community’s determination “to reaffirm faith in fundamental human
rights, [and] in the dignity and worth of the human person.” The
Charter, as a binding treaty, pledges member states to promote universal
respect for, and observance of, human rights and fundamental freedoms
for all without distinction as to race, sex, language, or religion (arts.

The UDHR, adopted in 1948, built upon the promise of the Charter by identifying
specific rights and freedoms that deserve promotion and protection. The
UDHR was the organized international community’s first attempt to establish
“a common standard of achievement for all peoples and all nations”
to promote human rights (Preamble). The UDHR has largely fulfilled the
promise of its preamble, becoming the “common standard” for
evaluating respect for human rights. Although it was not promulgated to
legally bind member states, its key provisions have so often been applied
and accepted that they are now widely considered to have attained the
status of customary international law.

The adoption of the UDHR set the stage for a binding, treaty-based scheme
to promote and protect human rights. The International Covenant on Civil
and Political Rights (ICCPR) and the International Covenant on Economic,
Social and Cultural Rights (ICESCR) were adopted in 1966 and entered into
force in 1976. The United States
has ratified the ICCPR but not the ICESCR. The rights contained in the
ICCPR are principally negative or defensive in character, affording individuals
a sphere of protection from government restraint. These rights, which
are to be respected without discrimination, include the following: the
right to life, liberty, and security of person; the prohibition of slavery,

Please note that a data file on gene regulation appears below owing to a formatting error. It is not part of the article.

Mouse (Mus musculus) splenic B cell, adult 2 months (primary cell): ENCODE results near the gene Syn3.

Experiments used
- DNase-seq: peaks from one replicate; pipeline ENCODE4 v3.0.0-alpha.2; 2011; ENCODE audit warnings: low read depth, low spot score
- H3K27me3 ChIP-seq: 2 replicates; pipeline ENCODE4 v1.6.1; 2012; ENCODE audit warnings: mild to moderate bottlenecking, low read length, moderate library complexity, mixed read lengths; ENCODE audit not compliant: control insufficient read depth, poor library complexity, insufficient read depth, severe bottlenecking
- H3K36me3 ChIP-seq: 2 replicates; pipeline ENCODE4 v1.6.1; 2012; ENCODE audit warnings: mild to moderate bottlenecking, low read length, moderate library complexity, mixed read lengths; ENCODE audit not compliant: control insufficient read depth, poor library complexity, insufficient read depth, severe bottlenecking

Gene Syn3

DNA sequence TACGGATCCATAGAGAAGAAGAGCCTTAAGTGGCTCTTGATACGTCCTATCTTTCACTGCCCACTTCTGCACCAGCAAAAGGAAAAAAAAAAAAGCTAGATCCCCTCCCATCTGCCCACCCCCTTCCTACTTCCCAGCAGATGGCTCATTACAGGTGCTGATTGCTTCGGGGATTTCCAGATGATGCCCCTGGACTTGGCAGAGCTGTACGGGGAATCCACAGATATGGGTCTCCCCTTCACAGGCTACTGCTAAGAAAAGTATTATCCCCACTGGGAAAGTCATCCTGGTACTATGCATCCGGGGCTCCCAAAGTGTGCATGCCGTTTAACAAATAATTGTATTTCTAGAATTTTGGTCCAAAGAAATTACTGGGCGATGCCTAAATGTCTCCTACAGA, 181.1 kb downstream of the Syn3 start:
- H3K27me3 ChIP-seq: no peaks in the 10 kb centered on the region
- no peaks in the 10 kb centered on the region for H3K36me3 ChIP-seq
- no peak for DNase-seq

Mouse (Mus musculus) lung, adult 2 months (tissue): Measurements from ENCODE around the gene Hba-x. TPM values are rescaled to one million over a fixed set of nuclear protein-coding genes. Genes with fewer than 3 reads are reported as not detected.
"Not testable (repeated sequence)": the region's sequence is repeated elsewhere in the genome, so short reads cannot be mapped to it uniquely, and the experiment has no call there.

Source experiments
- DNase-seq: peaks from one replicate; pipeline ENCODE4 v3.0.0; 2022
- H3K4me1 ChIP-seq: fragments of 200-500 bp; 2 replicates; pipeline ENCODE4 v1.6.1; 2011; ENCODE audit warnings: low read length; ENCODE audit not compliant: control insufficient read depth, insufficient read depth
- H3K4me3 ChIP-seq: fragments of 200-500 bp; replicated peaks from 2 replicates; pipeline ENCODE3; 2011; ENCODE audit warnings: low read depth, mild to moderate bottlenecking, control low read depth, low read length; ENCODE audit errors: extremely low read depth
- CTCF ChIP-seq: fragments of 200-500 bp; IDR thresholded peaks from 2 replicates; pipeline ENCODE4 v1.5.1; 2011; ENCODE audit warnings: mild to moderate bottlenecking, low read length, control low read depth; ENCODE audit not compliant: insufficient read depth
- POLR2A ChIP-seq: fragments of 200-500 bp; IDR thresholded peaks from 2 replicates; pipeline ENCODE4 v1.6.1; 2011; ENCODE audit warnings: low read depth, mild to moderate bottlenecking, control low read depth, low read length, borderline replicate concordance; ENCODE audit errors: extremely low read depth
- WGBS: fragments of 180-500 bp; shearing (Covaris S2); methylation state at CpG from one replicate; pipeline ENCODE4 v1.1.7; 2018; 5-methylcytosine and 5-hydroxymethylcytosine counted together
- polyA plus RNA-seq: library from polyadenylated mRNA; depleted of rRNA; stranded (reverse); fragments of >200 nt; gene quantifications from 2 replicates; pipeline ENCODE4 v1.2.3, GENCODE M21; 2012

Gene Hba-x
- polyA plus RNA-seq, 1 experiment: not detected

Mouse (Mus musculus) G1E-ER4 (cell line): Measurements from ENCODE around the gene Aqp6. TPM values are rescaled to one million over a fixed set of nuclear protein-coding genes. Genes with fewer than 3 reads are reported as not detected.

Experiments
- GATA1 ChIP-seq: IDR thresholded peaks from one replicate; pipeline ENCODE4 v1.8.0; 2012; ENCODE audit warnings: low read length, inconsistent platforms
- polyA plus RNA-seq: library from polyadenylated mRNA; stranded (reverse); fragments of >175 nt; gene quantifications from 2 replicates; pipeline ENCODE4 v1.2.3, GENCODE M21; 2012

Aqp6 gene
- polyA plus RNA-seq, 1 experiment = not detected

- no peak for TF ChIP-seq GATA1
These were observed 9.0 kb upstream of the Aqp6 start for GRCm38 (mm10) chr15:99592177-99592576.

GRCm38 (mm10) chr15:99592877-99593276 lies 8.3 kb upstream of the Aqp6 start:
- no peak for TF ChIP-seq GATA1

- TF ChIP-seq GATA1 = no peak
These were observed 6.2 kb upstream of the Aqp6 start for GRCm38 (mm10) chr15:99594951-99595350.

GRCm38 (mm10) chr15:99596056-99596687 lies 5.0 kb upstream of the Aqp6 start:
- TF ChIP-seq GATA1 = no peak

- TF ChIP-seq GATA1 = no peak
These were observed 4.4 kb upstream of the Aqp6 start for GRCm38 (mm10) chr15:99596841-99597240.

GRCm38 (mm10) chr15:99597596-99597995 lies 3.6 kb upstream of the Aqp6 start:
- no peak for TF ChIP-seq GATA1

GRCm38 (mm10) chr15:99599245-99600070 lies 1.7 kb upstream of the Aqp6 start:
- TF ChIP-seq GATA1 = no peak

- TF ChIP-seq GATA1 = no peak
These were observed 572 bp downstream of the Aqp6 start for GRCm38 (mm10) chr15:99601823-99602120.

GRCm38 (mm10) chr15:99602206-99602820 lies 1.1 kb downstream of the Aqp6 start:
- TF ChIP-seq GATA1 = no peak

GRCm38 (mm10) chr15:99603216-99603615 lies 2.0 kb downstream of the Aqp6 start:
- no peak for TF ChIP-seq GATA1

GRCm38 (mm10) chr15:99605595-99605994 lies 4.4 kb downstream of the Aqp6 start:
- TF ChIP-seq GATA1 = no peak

torture, and cruel, inhuman, or degrading treatment; the right to an effective
judicial remedy; the prohibition of arbitrary arrest, detention, and exile;
freedom from arbitrary interference with privacy, family, or home; freedom
of movement; freedom of conscience, religion, expression, and association;
and the right to participate in government.

The UDHR characterizes economic, social, and cultural rights as “indispensable
for [a person’s] dignity and the development of his personality”
(art. 22). The ICESCR forms the foundation for “positive rights,”
that is, those requiring affirmative duties of the state to provide services.
Such positive rights include the right to social security, the right to
education, the right to work, the right to receive equal pay for equal
work and to remuneration ensuring “an existence worthy of human dignity,”
and the right to share in the cultural life of the community and “to
share in scientific advancement and its benefits” (arts. 22–27).
Article 12 of the ICESCR requires governments to recognize “the right
of everyone to the highest attainable standard of physical and mental
health.” Article 25 of the UDHR also expressly recognizes a right
to health:

has the right to a standard of living adequate for the health and well-being